Archaeologists have unearthed what are potentially the oldest weapons ever found in North America: eleven spearpoints dating to about 15,500 years ago, a new study finds.
If the discovery, located about 40 miles (64 kilometers) northwest of Austin, Texas, can be verified, it could strengthen the argument that people settled the Americas earlier than previously thought. But not all experts are convinced by the evidence, with some saying the dating techniques used are unconventional.
The stone-made spearpoints, each measuring up to 4 inches (10 centimeters) long, are so old they predate the Clovis people, who for decades were thought to be the first people to populate the Americas. [In Photos: New Clovis Site in Sonora]
"There is no doubt these weapons were used for hunting game in the area at that time," Michael Waters, a distinguished professor of anthropology and director of the Center for the Study of the First Americans at Texas A&M University, said in a statement.
Who were the first Americans?
Exactly how and when the first people reached the Americas is still a mystery. Most researchers agree that the first Americans left northwest Asia and southern Siberia between 25,000 and 20,000 years ago and then traveled to the area of the now-submerged Bering Strait land bridge. But scientists disagree on how long they stayed in this region, known as Beringia, and which route people took from there — for instance, whether ancient people traveled inland or along the coast.
The timing of this incredible journey is also up in the air. For decades, researchers believed the first inhabitants of North America were part of the Clovis culture, which lasted from 13,000 to 12,700 years ago. But archaeological evidence suggests that people made it all the way to Monte Verde, Chile, at least 14,500 years ago, and there are other, more controversial sites in the Americas that suggest they were peopled even earlier.
Almost all of these pre-Clovis sites have some stone tools, but the Texas site — the Debra L. Friedkin site, named for the family that owns the land — also has weapons that were clearly made by pre-Clovis people, Waters said. The pointy spears were discovered beneath a layer that held projectile points made by the Clovis and Folsom peoples. (The Folsom people followed the Clovis culture, Waters said.)
"The dream has always been to find diagnostic artifacts — such as projectile points — that can be recognized as older than Clovis, and this is what we have at the Friedkin site," Waters said.
It's no surprise that so many cultures lived in this spot, since it had fresh water year-round, Waters told Science Magazine.
The pre-Clovis layer holds about 100,000 artifacts, including 328 tools and 12 complete and fragmentary projectile points, the researchers wrote in the study.
The soil around the newfound weapons dates to between 13,500 and 15,500 years ago, the researchers said. However, the team couldn't use radiocarbon dating because there weren't any carbon samples in that layer that could give a reliable and accurate age, the researchers wrote in the study. Rather, they used optically stimulated luminescence (OSL), which reveals how long ago quartz grains in the surrounding sediment were exposed to sunlight.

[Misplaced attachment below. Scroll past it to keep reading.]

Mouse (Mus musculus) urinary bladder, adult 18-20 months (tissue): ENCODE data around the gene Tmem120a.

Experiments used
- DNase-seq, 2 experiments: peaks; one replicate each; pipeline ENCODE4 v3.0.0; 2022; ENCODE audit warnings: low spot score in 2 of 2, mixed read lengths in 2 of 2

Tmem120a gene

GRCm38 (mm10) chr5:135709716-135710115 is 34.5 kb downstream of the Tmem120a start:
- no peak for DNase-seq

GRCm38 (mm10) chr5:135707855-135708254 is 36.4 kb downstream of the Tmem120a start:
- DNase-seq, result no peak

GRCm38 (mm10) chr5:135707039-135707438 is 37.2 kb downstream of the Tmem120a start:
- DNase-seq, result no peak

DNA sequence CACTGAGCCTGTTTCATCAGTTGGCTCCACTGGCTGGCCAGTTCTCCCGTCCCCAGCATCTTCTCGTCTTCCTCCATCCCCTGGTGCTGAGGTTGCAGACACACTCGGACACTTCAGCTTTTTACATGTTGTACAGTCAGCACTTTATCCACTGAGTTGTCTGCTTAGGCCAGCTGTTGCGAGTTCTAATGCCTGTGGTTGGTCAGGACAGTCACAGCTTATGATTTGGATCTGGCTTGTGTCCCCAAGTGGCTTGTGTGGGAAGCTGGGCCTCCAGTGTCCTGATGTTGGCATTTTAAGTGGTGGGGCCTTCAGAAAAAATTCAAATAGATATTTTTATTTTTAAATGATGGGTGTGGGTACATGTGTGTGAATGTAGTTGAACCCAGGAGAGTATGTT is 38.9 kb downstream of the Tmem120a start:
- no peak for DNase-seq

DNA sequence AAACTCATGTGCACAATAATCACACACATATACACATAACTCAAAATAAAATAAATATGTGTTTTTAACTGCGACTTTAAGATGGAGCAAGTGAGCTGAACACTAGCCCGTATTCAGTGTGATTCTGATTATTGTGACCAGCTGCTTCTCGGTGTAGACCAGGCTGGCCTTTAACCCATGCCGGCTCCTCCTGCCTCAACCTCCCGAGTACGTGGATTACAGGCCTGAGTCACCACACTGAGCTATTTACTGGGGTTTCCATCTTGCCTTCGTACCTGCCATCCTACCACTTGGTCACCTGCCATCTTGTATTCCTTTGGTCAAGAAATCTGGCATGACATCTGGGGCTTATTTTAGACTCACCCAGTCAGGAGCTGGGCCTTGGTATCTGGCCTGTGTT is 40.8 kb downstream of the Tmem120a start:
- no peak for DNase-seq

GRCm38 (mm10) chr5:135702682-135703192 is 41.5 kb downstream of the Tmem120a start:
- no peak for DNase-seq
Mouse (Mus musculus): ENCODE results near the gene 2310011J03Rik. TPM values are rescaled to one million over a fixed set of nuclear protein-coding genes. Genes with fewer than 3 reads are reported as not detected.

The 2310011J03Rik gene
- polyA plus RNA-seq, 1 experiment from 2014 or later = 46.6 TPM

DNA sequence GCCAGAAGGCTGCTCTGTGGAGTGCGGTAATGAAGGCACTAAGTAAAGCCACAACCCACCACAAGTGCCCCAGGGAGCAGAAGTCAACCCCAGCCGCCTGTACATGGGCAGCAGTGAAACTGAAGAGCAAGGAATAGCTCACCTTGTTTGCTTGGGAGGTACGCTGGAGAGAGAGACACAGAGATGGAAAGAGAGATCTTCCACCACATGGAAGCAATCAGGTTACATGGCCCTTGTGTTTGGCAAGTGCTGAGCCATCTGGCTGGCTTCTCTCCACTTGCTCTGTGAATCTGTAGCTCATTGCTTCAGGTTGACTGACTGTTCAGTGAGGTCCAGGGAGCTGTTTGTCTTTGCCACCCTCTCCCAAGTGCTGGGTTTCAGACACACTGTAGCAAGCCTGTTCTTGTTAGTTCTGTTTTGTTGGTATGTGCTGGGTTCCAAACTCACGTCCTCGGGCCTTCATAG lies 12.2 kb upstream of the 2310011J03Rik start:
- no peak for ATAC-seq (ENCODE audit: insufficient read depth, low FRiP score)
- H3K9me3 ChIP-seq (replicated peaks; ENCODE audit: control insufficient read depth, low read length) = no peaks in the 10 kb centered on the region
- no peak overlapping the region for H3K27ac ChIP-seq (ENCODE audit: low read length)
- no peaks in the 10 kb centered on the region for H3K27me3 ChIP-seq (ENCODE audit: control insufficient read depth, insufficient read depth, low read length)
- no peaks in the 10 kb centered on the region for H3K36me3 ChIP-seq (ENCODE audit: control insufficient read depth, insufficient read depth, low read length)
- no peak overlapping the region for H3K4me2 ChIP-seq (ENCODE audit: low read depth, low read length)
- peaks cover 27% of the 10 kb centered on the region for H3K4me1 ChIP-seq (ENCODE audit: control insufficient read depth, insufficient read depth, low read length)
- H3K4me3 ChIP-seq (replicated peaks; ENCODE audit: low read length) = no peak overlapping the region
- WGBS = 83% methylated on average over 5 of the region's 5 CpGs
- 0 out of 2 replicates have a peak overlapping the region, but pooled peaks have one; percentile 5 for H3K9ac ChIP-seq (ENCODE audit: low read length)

But this dating method has raised the eyebrows of other archaeologists. While the discovery provides important new details about the Friedkin site, the dating of these artifacts would be strengthened if the researchers relied on more than just OSL, Ben Potter, a professor of archaeology at the University of Alaska Fairbanks, who wasn't involved with the research, told Gizmodo.
"This study relies almost exclusively on OSL dating and the comparison of a single class of artifacts —projectile points — not on genetics, or detailed technological, economic, or paleoecological analyses," Potter told Gizmodo. "Arguments about ethnogenesis [origin] and population relationships on the basis of [stone artifacts] alone are difficult at best."
But Waters thinks the findings help paint a nuanced picture of the first Americans.
"The findings expand our understanding of the earliest people to explore and settle North America," Waters said. "The peopling of the Americas during the end of the last ice age was a complex process and this complexity is seen in their genetic record. Now, we are starting to see this complexity mirrored in the archaeological record."
The study was published online Wednesday (Oct. 24) in the journal Science Advances.
Originally published on Live Science.
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Laura is the archaeology and Life's Little Mysteries editor at Live Science. She also reports on general science, including paleontology. Her work has appeared in The New York Times, Scholastic, Popular Science and Spectrum, a site on autism research. She has won multiple awards from the Society of Professional Journalists and the Washington Newspaper Publishers Association for her reporting at a weekly newspaper near Seattle. Laura holds a bachelor's degree in English literature and psychology from Washington University in St. Louis and a master's degree in science writing from NYU.